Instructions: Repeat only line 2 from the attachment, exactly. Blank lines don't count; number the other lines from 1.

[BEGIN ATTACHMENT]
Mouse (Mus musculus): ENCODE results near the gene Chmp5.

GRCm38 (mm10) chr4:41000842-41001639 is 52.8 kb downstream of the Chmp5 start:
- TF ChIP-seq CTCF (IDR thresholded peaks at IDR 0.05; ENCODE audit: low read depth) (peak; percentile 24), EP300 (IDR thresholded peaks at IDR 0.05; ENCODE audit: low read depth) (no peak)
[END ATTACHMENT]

GRCm38 (mm10) chr4:41000842-41001639 is 52.8 kb downstream of the Chmp5 start: